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Does Coal Still Have a Place in the UK Energy Market?

Does Coal Still Have a Place in the UK Energy Market?

UK Coal is seeking government support to keep itself afloat. But even if it survives, does the struggling company really have a future?

Since the large-scale closures of the 1980s, the UK’s mining industry has been a shadow of its former self, while the country has become more dependent on foreign imports of fuels to keep its power stations running. But the country’s largest remaining coal miner is now on the brink of collapse once again.

UK Coal is appealing to the government for support to keep itself afloat, just a year after it was last saved from insolvency by the Pension Protection Fund (PPF). The company claims that the recent strong performance of the pound and competition from cheaper imports have damaged its sales figures, making it much more difficult to turn a profit.


According to the UK Coal website, 40 per cent of the UK’s electricity currently comes from coal. As the US has increasingly turned to shale gas as an alternative fuel, coal mined there has entered the UK and global markets, keeping prices down.


At the moment, there is hope of fresh investment to keep the company alive, with the UK’s only other large-scale miner Hargreaves Services in talks to inject new cash. But if that fails, the company is asking the government to provide £10 million that will fund the closure of two of the three deep pits left in Britain, as well as selling off all eight of its surface mines.

The alternative is definitely worse – if the company becomes insolvent more than 2,000 jobs will be lost as both the company’s working deep mine sites, Thoresby in Nottinghamshire and Yorkshire’s Kellingley, close down by the end of next year.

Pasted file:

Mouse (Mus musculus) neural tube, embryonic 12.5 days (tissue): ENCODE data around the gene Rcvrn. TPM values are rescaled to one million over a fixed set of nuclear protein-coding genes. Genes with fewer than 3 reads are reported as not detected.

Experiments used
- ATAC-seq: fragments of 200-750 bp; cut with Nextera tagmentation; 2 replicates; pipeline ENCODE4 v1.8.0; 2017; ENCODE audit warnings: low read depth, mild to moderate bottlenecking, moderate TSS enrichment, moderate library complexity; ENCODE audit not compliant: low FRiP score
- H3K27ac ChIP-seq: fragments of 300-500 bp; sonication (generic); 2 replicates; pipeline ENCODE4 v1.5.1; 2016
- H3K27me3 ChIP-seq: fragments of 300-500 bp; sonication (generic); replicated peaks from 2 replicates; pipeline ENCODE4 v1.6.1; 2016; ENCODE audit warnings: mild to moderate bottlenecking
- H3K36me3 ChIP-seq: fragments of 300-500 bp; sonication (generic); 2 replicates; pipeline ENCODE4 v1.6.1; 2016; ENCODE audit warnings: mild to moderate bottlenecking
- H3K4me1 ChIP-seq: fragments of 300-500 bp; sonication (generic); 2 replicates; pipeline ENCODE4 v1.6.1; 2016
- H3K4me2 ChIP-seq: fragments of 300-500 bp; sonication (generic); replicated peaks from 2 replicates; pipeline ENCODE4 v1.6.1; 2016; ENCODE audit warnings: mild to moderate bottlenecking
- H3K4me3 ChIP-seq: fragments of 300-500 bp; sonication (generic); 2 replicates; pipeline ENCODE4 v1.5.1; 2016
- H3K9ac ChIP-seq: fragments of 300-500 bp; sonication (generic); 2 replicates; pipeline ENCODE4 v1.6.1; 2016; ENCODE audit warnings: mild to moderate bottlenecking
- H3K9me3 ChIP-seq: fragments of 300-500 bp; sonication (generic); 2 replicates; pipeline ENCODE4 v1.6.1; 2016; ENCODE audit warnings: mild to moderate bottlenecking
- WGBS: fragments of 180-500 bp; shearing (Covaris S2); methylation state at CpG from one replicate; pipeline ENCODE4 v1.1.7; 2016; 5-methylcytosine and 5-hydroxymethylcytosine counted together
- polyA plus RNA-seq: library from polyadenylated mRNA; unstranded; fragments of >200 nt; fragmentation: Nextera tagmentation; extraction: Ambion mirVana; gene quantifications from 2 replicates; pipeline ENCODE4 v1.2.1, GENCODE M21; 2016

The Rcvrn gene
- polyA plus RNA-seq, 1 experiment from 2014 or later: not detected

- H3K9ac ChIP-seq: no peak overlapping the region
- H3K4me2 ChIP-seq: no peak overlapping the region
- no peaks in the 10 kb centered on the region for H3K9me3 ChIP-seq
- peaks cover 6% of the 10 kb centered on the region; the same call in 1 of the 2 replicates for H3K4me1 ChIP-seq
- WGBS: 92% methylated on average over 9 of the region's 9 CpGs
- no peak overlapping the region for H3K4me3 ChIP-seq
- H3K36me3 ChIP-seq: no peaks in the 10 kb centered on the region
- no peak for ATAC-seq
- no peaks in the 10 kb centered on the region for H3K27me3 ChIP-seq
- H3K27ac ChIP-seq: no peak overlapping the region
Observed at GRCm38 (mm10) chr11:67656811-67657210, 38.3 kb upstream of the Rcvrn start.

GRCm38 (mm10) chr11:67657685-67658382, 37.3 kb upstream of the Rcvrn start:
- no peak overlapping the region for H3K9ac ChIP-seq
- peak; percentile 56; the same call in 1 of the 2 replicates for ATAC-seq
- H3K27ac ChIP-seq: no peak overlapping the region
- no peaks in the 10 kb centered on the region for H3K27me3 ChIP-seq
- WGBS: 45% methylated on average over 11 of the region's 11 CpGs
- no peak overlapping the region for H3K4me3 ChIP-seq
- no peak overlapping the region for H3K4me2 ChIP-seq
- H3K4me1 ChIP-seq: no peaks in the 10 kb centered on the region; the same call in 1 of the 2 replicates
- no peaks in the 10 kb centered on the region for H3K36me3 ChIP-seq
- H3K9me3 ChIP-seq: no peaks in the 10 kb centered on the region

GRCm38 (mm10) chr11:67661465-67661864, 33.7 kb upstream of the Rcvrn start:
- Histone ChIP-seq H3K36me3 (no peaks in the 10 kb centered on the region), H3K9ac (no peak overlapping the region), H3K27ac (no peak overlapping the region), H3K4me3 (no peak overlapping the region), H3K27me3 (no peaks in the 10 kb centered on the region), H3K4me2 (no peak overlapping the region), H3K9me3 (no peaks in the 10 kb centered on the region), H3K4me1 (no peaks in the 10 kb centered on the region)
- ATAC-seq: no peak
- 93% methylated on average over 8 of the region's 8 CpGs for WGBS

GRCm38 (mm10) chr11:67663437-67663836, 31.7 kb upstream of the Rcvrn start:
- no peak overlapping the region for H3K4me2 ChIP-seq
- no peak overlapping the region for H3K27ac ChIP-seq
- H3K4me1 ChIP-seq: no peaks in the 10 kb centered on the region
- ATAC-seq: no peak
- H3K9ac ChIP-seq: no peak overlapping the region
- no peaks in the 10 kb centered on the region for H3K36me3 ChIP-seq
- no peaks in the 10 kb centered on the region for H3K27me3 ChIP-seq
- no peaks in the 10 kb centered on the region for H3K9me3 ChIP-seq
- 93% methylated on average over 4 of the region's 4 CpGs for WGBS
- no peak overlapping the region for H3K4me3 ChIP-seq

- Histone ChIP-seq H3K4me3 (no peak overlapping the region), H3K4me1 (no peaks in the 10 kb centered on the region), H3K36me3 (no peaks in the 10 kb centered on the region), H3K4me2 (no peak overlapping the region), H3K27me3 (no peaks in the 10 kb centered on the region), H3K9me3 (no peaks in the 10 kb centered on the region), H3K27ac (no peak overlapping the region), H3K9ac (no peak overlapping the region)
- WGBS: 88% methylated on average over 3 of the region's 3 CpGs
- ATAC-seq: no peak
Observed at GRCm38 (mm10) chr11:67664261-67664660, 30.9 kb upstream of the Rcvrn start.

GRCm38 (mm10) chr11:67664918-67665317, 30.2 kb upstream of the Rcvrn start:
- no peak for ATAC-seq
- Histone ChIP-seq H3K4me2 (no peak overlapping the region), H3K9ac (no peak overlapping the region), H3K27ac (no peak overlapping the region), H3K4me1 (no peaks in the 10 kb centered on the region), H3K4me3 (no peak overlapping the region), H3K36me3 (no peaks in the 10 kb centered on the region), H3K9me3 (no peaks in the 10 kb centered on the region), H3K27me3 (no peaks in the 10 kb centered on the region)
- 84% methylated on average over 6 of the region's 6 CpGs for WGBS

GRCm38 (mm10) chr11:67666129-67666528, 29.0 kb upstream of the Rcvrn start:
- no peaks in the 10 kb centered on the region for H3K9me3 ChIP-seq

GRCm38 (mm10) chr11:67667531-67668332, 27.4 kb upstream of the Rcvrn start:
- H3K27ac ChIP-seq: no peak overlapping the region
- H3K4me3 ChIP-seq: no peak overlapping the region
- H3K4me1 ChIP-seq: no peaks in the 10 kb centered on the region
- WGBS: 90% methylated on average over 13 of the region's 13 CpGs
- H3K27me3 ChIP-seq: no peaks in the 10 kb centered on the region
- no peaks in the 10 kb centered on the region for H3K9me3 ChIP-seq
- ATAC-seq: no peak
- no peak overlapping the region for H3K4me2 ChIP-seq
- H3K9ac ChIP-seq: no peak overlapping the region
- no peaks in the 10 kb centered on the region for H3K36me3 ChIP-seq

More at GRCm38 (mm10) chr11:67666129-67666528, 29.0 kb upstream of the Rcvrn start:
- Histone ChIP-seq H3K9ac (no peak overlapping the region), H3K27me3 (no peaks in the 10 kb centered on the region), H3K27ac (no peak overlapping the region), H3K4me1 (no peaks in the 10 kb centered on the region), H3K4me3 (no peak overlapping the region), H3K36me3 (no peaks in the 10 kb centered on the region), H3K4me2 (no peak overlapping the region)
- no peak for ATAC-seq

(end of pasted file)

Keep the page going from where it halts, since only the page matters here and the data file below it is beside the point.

When PPF took the company over in July, it also became responsible for the pension pots of 7,000 workers worth close to half a billion pounds, so it’s already taken on a lot of risk. The company is currently owned both by PPF and an employee trust, so it stands to reason that it is in their interests to broker a deal as soon as possible.

What’s more, there’s a strong argument to suggest that the UK will continue to rely on coal for plenty of time to come, as investment in nuclear and renewable energy sources will take time to bear fruit and the UK has huge amounts of coal to burn.

Kellingley still has decades’ worth of coal reserves and Nottinghamshire MP Mark Spencer told the BBC that Thoresby still contains £80 million of the fuel. According to the former Newcastle University academic Professor Dermot Roddy, the North Sea still contains enough coal to power the nation for centuries. At the moment, it seems there are plenty of reasons to keep UK Coal alive.

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